The First World War was an unprecedented catastrophe that shaped our modern world. Erik Sass is covering the events of the war exactly 100 years after they happened. This is the 178th installment in the series.
April 14, 1915: British Defeat Turks at Shaiba
The Mesopotamian theater assumed an outsized role in British strategy because of its proximity to Persia, which allowed the Turks to threaten the oil supply for Britain’s Royal Navy. To protect the crucial pipeline from attacks by the Turks and their tribal allies, the British government of India mounted an invasion of Mesopotamia using British and Indian troops beginning November 6, 1914, followed by the capture of the southern port of Basra on November 21 and the strategic town of Qurna, where the Tigris and Euphrates Rivers flow together, on December 19.
As the Anglo-Indians began consolidating their position in southern Mesopotamia, on April 12-14, 1915 the Turks mounted a counterattack at the Battle of Shaiba, where around 4,000 Turks and 14,000 Arab tribesmen attacked 7,000 British and Indian troops entrenched southwest of Basra. Against the odds the British inflicted a decisive defeat, which ended the threat to Basra – but also made them overconfident, setting the stage for a disaster of their own.
The Battle of Shaiba had an odd amphibious preamble, as the great rivers flooded during the spring, covering floodplains for miles around – albeit just a few feet deep in most places. Subsequently controlled by massive dams, these seasonal inundations cut off British land communications between Shaiba and Basra, forcing them to deliver supplies by water. The Turks then attacked the British supply system with native sailboats, forcing the British to respond with improvised war vessels. A British transport officer described the battle in an area that had been dry land just a few months before:
… we had joined boats together with platforms, on which were mounted machine guns and mountain guns covered with straw… a small force issued from Basra, with the intention… of clearing our watery lines of communication of the Turkish bellums met with on the previous day… There was about two feet of water and one foot of mud, and the battle was fought in boats on what is usually the Basra-Zobeir road.
Battle of Shaiba
After failing to cut the Anglo-Indian force off by water, the Turks opened the land battle in the early morning of April 12, 1915 with an artillery bombardment meant to cut the barbed wire in front of the British trenches, followed by an infantry attack that evening (giving them plenty of time to prepare). However the artillery failed to destroy enough barbed wire, and the infantry advance was turned back with bloody losses.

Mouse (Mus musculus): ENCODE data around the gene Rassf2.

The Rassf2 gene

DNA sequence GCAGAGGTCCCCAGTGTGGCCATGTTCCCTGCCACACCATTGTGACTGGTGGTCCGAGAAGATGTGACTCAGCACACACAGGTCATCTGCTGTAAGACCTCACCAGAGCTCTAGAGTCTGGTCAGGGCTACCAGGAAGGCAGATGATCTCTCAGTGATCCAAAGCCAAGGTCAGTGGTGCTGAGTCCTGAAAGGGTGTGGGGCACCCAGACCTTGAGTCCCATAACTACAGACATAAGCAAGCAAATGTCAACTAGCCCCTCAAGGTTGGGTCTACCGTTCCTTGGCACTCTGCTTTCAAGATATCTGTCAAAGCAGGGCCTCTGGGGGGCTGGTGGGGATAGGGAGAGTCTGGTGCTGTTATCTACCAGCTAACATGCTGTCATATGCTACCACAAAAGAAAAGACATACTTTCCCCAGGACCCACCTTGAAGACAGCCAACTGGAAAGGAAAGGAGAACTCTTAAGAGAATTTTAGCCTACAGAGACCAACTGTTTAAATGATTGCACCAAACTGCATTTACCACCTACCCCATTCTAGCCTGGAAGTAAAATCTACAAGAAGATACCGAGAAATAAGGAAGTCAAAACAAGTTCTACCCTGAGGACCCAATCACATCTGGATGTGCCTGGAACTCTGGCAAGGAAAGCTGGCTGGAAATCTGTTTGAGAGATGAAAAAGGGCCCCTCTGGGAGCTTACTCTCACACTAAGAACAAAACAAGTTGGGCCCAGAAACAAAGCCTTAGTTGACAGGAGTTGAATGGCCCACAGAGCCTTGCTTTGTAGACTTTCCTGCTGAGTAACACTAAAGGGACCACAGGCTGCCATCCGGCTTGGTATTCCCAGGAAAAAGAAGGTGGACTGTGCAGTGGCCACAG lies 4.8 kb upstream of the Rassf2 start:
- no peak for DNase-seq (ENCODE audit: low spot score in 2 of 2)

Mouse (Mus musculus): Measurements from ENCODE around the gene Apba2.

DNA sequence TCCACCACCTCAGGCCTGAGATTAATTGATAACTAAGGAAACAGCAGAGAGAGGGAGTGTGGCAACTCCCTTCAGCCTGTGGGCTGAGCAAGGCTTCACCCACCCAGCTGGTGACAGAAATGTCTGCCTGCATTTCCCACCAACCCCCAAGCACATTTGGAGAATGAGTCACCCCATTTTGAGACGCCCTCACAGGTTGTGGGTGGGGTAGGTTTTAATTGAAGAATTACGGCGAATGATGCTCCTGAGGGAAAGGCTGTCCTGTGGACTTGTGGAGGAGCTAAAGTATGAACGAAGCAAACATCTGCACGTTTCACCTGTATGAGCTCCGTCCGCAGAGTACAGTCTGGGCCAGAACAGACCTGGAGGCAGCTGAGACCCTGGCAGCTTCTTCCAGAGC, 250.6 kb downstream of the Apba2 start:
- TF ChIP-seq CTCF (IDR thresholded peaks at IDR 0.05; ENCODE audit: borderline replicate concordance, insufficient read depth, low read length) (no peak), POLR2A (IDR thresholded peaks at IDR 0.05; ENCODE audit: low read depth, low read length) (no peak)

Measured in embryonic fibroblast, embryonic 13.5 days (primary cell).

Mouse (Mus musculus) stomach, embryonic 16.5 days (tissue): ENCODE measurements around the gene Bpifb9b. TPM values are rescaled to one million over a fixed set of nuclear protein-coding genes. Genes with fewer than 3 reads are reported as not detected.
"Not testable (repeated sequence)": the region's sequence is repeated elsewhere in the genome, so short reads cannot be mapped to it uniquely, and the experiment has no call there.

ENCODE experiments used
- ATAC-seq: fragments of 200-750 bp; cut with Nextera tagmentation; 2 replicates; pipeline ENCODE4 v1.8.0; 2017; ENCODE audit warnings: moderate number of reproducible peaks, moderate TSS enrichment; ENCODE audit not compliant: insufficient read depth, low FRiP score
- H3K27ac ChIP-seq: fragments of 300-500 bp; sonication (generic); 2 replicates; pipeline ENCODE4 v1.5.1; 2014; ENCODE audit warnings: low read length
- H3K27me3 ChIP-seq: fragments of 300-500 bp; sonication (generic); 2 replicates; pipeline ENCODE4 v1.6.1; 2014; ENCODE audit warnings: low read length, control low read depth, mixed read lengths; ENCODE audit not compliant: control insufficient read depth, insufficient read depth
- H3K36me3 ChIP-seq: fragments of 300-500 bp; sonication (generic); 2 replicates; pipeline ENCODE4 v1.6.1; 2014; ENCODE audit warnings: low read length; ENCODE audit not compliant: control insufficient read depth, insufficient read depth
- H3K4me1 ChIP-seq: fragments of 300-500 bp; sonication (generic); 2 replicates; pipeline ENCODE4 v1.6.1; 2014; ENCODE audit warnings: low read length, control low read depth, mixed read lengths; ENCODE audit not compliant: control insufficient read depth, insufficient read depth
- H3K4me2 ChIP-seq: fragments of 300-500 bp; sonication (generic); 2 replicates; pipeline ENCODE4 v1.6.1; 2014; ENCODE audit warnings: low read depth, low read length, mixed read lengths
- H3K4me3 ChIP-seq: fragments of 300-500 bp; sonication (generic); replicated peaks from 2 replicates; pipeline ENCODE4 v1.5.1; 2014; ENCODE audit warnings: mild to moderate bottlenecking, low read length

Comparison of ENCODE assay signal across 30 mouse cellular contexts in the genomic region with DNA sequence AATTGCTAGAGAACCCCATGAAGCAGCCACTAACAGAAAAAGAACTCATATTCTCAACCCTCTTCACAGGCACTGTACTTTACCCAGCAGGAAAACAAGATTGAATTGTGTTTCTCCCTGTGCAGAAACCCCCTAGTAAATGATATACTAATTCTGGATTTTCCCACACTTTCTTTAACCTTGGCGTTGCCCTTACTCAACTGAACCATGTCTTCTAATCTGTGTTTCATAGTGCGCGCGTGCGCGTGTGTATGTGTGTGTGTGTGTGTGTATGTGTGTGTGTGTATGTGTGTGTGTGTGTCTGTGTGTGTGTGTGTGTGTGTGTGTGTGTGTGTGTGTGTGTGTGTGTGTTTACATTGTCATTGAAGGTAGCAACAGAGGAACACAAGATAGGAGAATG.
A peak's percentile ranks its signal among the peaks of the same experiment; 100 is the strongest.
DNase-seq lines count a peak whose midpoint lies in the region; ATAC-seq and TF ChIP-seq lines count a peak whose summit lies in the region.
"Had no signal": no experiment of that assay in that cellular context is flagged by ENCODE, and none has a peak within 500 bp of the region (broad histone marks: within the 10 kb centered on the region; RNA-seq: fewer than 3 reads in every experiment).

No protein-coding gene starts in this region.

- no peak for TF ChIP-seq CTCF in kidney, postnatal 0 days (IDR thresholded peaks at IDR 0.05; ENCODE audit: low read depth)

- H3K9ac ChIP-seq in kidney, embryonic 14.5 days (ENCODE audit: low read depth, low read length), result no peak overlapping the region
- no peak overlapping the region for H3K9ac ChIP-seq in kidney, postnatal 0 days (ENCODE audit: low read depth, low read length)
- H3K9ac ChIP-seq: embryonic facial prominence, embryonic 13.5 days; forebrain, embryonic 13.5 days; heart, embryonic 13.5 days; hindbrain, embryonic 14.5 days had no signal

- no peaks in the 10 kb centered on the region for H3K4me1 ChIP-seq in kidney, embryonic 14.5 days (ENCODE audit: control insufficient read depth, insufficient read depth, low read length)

Giving up on the idea of a frontal attack, on April 13 the Turks simply tried to go around the Brits, hoping they wouldn’t sally out from their secure position to risk an open engagement in the desert. But they gambled wrong, as four British and Indian brigades ventured out and eventually forced them to retreat with artillery support (top, Indian artillery in action at Shaiba). After this defeat the Turkish commander, Suleiman Askari, killed himself and the Turks’ tribal allies – sensing which way the wind was blowing – withdrew to a safe distance to await the outcome of the battle.
On the third and final day of the Battle of Shaiba the British commander, Major-General Charles Mellis, took the fight to the Turks with an attack on the main Turkish camp in a nearby palm grove called Barjisiyeh Wood (above, Gurkhas, British colonial troops from Nepal, escort Turkish prisoners of war after Shaiba). Fierce combat ensued, culminating in a dramatic bayonet charge that left the Turkish trenches full of dead. Colonel W.C. Spackman, a medical officer with the British forces in Mesopotamia, described the battle, when he was responsible for treating both British and enemy wounded:
Our troops passed slowly over the horizon and into the sand-dunes, disappearing into the dust, accompanied by a continuous roar of artillery and musket fire as battle was joined. It was not long before the wounded and stragglers began to return… Pause to imagine being brought in, with other wounded with broken limbs or massive injuries, on a mule cart without springs, travelling for miles across the rough desert under a burning sun. Imagine the pain and the thirst. That evening cartloads of dead and wounded Turks were brought in, the dead, dying, and wounded all mixed up, the job of sorting them out being an appalling experience.
Later Spackman toured the battlefield and came across the Turkish trenches:
Most of the Turkish dead were lying where they had fallen, a pitiful sight, and highly unpleasant too. One large trench, which had been taken by a bayonet charge, held about 200 bodies. The ground behind that trench back to the wood was also dotted with bodies. I then found the Turkish field hospital, which was in a shocking mess with dead and wounded still lying there.
Following this debacle the Turks retreated upriver, and the British commander, Sir John Nixon, decided to press his advantage by sending a force under Major General Sir Charles Townshend to follow them, resulting in the short-lived and ill-fated escapade known as “Townshend’s Regatta.” Beginning in May 1915 Townshend gathered a flotilla of steamboats and flat-bottomed river craft and raced up the Tigris in pursuit of the withdrawing Turks, making it a hundred miles upriver to the town of Amara before he finally overreached and went down to defeat.
Meanwhile, after the betrayal at Shaiba the Turks decided they could no longer rely on their Arab tribal allies, long notorious for their treachery, resulting in a rapidly widening breach that strengthened the hand of Arab nationalists who wanted independence from the Ottoman Empire. The seeds of the postwar order in the Middle East, such as it was, had been sown.